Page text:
But he also devotes a four minute section of his video to a new issue, which no one has addressed before.
Mr. Reynolds believes the new worry among youth helped fuel the 1990's rise in teen smoking. In a recent paper for the Stanford University Medical Review, Mr. Reynolds advances a new theory. He points to 1994 market research by Coca-Cola, which shows that great numbers of young people suffer from "intense anxiety about the future, and an acute sense of diminished expectations." (Time, May 30, 1994) Today 50% of children ages 9-17 worry about dying young. (Yankelovitch Partners Study, Time, May 3, 1999) Believing they face bleak prospects, says Mr. Reynolds, many teens want to have fun now, before an uncertain future arrives. He believes this attitude has substantially contributed to the dramatic recent increase in the teen smoking rate, to increased drug use, and to the rise of binge drinking on college campuses. Since the video was made, teens' faith in the future has been further eroded by the tragic September 11th bombings in 2001.
Photo by Visible Light / Mickey Krakowski
To address this problem, he devotes five minutes in Part 2 of the new video to motivating youth to believe more strongly in the future. He makes five points. First, he teaches students to talk about their worries and doubts to a trusted teacher, the school counselor, their parents, and friends. Second, he teaches them to think more positively, and gives them real-life examples of positive thinking. Third, he asks the audience to reevaluate what real wealth is, and questions whether wealth is just about material things.
Fourth, he shares his own strong faith that the 21st century will be a truly extraordinary time. He concludes by sharing his own "rock-solid faith that the future holds wonderful things!" He rallies the audience to stay tobacco-free, drug-free and alcohol-free, and points out that, "You are going to need your health in the incredible years ahead. So don't throw your life away on cigarettes, drugs or alcohol! Be a citizen of the 21st century, not the 20th. Hold on to your health, for the amazing, wondrous years before us!"
Increasing students' faith in the future gives them a new reason to stay tobacco-free and drug-free, and helps motivate youth to hold on to their health. And now, in the aftermath of the September 11th attacks, this section has the added value of helping restore and heal worried students' shaken faith in the future.
An initiation into life to prepare students to better deal with tough moments in their lives. "The core message here is that at times, life brings everyone painful moments and obstacles," he says. "When these moments come, don't escape by using tobacco, drugs, alcohol, food or music. Instead, stay with your uncomfortable feelings, and begin to solve the problem. And don't isolate and do this alone. Talk about it to your parents, a trusted teacher, or the school counselor. It's by talking about our difficulties to another person that we heal, and resolve difficulties. Life gets tough at times, and you can do it!"
Emphasizes the addictiveness of nicotine
Opens students' eyes to tobacco advertising and how it can manipulate teens
Creates a new perception of smoking in TV and films by movie stars
Motivates teens to resist peer pressure to smoke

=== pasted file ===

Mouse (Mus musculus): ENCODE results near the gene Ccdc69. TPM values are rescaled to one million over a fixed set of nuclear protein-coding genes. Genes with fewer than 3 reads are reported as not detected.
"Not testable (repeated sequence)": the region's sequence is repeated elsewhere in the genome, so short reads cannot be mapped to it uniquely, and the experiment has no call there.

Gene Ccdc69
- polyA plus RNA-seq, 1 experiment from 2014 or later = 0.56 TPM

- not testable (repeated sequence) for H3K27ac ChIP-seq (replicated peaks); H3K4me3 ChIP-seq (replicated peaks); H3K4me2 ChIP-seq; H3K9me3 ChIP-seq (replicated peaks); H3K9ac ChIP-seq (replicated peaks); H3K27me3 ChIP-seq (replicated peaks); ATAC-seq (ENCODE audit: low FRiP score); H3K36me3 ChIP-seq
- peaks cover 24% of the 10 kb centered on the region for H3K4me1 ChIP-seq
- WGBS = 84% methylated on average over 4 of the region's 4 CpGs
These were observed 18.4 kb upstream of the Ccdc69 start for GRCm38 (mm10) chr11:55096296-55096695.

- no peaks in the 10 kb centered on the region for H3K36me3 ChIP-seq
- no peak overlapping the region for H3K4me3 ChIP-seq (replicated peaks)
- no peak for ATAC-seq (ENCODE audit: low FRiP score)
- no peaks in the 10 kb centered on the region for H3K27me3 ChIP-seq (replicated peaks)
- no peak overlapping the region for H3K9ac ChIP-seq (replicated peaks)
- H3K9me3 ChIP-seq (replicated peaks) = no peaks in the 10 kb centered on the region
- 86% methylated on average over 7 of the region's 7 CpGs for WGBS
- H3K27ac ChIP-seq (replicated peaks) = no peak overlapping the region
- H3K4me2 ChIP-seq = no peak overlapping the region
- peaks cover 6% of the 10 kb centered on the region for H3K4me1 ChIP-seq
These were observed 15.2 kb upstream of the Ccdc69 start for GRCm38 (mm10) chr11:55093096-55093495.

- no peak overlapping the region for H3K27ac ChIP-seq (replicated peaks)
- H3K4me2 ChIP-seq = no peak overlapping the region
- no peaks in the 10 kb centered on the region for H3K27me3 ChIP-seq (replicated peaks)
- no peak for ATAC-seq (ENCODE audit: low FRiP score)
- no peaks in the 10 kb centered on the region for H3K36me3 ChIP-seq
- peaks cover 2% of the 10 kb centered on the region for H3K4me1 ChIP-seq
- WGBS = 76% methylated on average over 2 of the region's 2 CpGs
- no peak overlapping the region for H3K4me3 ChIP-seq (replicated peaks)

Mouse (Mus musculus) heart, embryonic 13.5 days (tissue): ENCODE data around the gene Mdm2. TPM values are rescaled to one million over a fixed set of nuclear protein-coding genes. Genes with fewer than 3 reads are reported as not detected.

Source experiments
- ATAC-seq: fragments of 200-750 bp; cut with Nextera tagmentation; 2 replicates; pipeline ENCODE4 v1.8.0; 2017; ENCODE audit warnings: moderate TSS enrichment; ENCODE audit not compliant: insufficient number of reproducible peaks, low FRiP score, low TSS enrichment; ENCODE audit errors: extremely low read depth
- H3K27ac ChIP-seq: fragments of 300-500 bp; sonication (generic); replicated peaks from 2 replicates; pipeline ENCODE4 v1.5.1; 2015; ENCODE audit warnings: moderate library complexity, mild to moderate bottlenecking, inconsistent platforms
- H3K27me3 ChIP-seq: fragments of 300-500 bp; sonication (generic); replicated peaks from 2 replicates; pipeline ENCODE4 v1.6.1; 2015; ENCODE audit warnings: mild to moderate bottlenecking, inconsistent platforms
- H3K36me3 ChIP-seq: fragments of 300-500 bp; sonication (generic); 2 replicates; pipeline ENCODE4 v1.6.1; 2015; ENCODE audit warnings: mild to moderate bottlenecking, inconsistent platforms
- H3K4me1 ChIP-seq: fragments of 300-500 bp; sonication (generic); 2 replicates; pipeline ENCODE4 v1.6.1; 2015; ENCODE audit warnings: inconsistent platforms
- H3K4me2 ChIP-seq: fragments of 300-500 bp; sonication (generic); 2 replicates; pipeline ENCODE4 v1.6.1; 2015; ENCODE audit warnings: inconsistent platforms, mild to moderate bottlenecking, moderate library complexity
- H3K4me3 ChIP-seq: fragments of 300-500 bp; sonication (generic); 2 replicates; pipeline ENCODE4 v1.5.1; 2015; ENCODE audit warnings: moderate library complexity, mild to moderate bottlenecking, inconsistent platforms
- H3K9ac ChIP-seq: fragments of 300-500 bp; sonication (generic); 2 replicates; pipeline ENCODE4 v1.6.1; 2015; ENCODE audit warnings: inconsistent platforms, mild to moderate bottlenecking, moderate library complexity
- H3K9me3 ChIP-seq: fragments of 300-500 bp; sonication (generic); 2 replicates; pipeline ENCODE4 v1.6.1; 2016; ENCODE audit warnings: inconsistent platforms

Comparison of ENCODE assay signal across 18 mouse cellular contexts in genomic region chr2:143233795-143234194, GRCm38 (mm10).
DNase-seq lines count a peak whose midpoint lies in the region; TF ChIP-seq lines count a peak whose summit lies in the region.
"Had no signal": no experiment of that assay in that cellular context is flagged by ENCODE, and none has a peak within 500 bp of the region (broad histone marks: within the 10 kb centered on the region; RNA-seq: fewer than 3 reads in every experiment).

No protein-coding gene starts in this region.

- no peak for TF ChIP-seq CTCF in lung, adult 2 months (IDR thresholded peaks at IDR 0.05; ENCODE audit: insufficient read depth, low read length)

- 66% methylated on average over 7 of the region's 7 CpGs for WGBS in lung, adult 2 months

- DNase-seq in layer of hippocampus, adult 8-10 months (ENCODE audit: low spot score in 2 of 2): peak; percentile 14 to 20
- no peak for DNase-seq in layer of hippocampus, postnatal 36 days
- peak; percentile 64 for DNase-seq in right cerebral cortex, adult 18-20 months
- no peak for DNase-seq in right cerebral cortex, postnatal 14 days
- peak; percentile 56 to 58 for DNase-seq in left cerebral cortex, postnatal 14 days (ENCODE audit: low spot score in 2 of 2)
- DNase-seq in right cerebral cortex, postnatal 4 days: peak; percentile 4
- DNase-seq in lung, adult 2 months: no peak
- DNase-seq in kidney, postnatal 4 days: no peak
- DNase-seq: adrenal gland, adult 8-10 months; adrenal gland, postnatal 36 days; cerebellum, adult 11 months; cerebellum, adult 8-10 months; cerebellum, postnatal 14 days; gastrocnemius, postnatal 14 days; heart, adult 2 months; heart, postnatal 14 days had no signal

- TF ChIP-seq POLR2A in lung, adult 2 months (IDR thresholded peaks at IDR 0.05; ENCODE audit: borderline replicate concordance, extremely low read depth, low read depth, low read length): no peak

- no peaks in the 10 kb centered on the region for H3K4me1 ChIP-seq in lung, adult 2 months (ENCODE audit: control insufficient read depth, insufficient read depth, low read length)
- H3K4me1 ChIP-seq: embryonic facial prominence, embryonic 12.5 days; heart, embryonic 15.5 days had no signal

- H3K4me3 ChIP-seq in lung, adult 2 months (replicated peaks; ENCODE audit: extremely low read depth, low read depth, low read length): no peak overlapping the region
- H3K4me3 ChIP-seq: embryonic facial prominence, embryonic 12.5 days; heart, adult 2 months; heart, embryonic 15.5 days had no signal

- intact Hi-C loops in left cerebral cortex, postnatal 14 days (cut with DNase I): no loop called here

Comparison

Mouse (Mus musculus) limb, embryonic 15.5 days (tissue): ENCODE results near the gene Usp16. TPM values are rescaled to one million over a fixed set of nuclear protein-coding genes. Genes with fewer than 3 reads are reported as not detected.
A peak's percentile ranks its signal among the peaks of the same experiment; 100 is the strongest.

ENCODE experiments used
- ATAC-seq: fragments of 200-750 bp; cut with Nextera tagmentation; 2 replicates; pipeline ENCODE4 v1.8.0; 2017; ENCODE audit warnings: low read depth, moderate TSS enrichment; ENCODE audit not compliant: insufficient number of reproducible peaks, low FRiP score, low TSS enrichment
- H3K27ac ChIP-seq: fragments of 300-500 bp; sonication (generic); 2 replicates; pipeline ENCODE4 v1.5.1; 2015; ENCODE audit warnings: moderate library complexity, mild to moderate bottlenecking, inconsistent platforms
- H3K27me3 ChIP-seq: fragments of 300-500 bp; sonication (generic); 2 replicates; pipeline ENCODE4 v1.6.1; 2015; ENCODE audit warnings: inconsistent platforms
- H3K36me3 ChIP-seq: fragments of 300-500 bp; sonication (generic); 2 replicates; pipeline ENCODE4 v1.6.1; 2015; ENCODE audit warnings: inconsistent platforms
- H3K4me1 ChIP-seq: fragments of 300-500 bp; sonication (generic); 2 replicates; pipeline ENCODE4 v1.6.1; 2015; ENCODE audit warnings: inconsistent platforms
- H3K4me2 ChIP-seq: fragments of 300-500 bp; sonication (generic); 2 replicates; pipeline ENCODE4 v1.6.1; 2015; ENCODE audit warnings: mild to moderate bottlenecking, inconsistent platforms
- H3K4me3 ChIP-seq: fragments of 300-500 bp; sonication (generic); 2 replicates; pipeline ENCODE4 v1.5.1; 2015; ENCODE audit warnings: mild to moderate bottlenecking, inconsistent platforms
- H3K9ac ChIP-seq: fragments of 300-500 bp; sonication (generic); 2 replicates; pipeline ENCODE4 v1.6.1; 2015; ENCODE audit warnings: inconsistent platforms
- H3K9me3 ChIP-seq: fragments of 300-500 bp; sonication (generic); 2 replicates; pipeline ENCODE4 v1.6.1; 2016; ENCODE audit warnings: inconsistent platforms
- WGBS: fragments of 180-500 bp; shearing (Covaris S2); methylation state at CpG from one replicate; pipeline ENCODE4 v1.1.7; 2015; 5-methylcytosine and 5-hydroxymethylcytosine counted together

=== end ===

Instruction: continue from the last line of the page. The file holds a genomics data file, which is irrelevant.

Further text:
Offers clear examples of how to say no
Empowers students to make more responsible choices about drugs and alcohol
Stresses the importance of talking to others about problems, and not isolating
A lively mix of award-winning TV spots, live talk, film clips, photos and anti-smoking graphics
Divided into two 20 minute segments, to allow time for class discussion
Teacher's discussion guide included
Offers students a great website for follow-up study, www.notobacco.org
SECOND VIDEO, FREE WITH PURCHASE A separate, condensed version of the video, consisting of all six clips on our clips page, is included free with purchase. It may be paused between clips for class discussion. Clips average four to five minutes each.
Patrick Reynolds' appearances in the national media and before Congress have made this grandson of tobacco company magnate R.J. Reynolds an internationally known and respected anti-smoking advocate. Mr. Reynolds saw his father, oldest brother, and other relatives die from cigarette induced emphysema and lung cancer.
Concerned about the mounting health evidence against tobacco, in 1986 he became the first tobacco industry figure to turn his back on the cigarette companies. In the words of former Surgeon General C. Everett Koop, "Patrick Reynolds is one of the nation's most influential advocates of a smokefree America."
Mr. Reynolds founded The Foundation for a Smokefree America in 1989. The same year, his book, The Gilded Leaf, was published by Little, Brown. It is in now available in paperback, through iUniverse.com.
A dynamic motivational speaker, Mr. Reynolds entertains, educates and inspires audiences. Patrick Reynolds has addressed Congress, State legislatures, major associations, health conferences, universities, and numerous high and middle schools. His appearances in the international press include profiles by Time, Newsweek, AP, UPI, NBC's Tom Brokaw, CBS' Dan Rather, ABC World News, CNN Headline News, and numerous features by the world's major dailies. He has also made memorable TV appearances on Oprah, The Today Show, Good Morning America, CBS This Morning, Larry King, ABC's Nightline, Phil Donahue, Extra, Entertainment Tonight, and numerous other national and international television and radio shows. Mr. Reynolds has devoted his life to furthering the goal of a smokefree society, and to motivating young people to stay tobacco free.
In hundreds of live anti-tobacco talks before universities, and anti-smoking assembly programs before high and middle schools, he has reminded many thousands of students of the dangers of tobacco. This video captures and memorializes Patrick Reynolds' live talk for grades 7 - 12.
Full bio: www.tobaccofree.org/bio.htm